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Journal Article

Citation

Bonds E. Social Currents 2019; 6(4): 361-376.

Copyright

(Copyright © 2019, Southern Sociological Society, Publisher SAGE Publishing)

DOI

10.1177/2329496519842055

PMID

unavailable

Abstract

Randall Collins coined the term callous cruelty to refer to the bureaucratic development and application of violence, which frequently results in widespread civilian impacts even when unintended. The U.S. military itself identified such outcomes as a major obstacle to success in counterinsurgency warfare during its occupation of Iraq, and consequently sought to more carefully target insurgents in ways that avoid or minimize civilian harm by further rationalizing its violence. When violence resulted in harm regardless, U.S. officials in Iraq sought to ameliorate it by providing monetary payments to war victims. This article presents an analysis of U.S. Army documents from this compensation program. The files studied here depict the routine nature of civilian harm in Iraq even under the counterinsurgency approach. The files further reveal the most common ways by which U.S. military action killed civilians. Finally, the documents show that the compensation program was administered in a way that frequently re-inscribed, rather than diminished, the callous cruelty of counterinsurgency war.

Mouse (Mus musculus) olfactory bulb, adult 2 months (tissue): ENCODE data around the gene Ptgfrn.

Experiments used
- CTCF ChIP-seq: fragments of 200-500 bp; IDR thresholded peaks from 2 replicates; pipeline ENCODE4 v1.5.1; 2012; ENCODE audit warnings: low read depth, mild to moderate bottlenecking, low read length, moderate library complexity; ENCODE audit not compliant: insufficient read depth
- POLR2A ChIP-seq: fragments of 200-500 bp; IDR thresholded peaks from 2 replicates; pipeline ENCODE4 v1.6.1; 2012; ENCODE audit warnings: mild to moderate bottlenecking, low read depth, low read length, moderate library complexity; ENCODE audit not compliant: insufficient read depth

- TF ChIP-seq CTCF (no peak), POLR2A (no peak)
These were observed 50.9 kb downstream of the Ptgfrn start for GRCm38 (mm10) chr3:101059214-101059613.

Language: en

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